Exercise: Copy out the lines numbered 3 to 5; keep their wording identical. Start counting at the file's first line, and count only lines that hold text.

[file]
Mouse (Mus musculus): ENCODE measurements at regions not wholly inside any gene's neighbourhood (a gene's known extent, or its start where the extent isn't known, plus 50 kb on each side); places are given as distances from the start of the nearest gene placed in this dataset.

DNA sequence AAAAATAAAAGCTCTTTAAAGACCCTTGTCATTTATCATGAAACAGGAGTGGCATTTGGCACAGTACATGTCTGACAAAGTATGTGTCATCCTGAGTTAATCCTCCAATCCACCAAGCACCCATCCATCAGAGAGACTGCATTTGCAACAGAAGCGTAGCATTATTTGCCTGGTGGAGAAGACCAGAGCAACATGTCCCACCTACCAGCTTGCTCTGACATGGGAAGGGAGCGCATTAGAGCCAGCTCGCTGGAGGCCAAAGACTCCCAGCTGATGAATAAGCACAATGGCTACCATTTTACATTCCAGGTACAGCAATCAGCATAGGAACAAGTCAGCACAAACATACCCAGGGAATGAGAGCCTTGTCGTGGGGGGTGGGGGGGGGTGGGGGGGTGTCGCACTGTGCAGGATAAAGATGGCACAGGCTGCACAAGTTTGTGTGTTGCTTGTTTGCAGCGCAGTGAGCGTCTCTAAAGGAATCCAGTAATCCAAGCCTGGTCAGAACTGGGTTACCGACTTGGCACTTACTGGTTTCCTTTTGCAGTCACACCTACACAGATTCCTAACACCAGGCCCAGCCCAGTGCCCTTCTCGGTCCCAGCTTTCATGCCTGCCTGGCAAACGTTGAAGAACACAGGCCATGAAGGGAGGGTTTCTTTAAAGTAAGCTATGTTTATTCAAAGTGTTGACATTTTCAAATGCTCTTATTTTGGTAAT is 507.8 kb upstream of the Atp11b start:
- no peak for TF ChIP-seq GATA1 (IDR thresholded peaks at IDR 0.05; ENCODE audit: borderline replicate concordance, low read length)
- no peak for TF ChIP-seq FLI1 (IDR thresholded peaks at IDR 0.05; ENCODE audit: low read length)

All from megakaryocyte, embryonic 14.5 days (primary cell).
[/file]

- no peak for TF ChIP-seq GATA1 (IDR thresholded peaks at IDR 0.05; ENCODE audit: borderline replicate concordance, low read length)
- no peak for TF ChIP-seq FLI1 (IDR thresholded peaks at IDR 0.05; ENCODE audit: low read length)

All from megakaryocyte, embryonic 14.5 days (primary cell).